Platt Perspective on Business and Technology

Should I stay or should I go? 9: thinking through careers per se and understanding where we are now and where we would go from there 2

Posted in career development, job search, job search and career development by Timothy Platt on February 12, 2016

This is my ninth installment to a series on intentionally entered into, fundamental job and career path change, and on best practices for deciding both when and how to carry through on it (see Guide to Effective Job Search and Career Development – 3, postings 416 and following for Parts 1-8.)

I focused in Part 8 of this, on what the term “career” is increasingly coming to mean in this period of change and uncertainty. And that is what we all face as the concepts of employment and employability are undergoing profound, fundamental change as we move deeper into this 21st century.

The key message that I would share in response to that observation is simple. We need to think through, plan out and perform a lot more systematically, and both in our here-and-now job performance and in our longer-term career development efforts. In that, both short-term job performance and effective long-term career planning and follow-through call for a level of adaptive flexibility and work life agility that has to be systematically, intentionally developed and carefully maintained as part of our being effective professionals. We cannot take our jobs or our long-term employability for granted – ever. And we always have to be prepared for change, and both for its challenges and for its potential opportunities.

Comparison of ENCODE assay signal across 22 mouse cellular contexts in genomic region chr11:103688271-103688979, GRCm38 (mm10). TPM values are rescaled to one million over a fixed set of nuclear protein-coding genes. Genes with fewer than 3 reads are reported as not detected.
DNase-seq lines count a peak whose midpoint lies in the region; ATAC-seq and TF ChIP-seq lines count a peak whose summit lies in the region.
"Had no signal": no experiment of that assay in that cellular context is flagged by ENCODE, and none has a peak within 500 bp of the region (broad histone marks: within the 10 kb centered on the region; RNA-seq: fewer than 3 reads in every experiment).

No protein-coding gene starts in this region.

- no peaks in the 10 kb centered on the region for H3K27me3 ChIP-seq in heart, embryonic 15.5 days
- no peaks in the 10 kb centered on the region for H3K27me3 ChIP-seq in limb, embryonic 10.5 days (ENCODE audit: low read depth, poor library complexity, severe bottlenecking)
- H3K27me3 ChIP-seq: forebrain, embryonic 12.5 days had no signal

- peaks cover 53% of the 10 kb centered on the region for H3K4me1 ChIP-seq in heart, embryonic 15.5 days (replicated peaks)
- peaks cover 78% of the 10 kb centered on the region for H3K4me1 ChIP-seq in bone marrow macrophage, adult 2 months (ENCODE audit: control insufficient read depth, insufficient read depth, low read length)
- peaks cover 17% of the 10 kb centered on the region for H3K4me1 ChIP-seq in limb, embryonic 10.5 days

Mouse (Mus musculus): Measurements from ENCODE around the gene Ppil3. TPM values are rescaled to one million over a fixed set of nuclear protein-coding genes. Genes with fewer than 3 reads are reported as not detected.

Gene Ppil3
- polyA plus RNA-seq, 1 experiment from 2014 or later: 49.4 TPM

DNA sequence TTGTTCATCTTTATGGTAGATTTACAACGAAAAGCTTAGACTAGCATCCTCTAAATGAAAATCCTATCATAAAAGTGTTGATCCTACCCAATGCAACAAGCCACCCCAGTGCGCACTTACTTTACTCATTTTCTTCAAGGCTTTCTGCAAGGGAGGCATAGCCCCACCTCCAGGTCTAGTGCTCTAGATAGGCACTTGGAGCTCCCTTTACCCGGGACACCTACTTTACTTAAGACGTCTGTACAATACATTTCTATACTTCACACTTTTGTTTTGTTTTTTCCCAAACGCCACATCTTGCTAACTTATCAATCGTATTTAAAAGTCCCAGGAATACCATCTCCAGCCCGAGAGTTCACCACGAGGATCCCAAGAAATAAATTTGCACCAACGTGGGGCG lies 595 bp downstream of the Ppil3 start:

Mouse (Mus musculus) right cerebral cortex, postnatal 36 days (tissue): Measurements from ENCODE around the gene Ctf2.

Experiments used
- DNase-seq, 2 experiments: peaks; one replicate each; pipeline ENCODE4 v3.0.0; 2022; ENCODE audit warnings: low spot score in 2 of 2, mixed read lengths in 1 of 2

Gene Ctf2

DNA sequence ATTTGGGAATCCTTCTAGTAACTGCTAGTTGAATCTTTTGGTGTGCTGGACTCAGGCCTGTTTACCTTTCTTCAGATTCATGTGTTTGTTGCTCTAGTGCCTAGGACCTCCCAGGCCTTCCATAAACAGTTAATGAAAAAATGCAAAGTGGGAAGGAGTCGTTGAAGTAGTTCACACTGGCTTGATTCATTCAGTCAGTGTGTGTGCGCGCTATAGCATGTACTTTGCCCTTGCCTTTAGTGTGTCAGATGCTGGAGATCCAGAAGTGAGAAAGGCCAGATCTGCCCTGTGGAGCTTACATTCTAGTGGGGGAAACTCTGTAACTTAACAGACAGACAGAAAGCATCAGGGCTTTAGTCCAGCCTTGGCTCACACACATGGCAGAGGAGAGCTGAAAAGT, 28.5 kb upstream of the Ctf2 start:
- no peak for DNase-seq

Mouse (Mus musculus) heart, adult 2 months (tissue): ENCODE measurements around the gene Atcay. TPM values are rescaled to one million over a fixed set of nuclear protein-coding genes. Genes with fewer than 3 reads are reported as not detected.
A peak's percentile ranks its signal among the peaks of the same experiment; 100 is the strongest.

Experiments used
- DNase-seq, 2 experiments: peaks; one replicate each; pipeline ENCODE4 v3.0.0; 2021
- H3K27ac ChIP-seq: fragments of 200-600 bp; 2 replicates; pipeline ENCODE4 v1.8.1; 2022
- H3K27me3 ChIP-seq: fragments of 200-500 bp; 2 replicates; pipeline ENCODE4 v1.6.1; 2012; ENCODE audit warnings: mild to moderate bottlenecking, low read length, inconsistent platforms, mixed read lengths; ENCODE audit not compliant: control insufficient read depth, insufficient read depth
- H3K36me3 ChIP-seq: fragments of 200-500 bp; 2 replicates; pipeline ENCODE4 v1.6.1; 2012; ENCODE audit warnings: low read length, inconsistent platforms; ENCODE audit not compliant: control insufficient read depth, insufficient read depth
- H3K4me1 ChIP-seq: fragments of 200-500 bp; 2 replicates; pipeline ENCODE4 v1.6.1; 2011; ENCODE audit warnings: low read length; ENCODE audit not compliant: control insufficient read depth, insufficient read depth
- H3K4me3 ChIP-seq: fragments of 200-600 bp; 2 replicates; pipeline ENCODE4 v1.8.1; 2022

At the end of Part 8, I said that I would take its discussion at least somewhat out of the abstract by considering some specific jobs and careers scenarios. And I begin that by noting:

• That even with the best, most through planning and
• Even when you actively stay as up to date and as knowledgably informed as possible,
• And in what you do and can do professionally,
• And on what is happening where you work and for your employer as a business,
• And in what is happening in your industry and in your company’s markets,
• You can still find yourself blindsided by the unexpected.

Disruptive change can and does happen, and even to businesses that seek to be as prepared as possible for the unanticipated – and even to their most prepared employees who work there.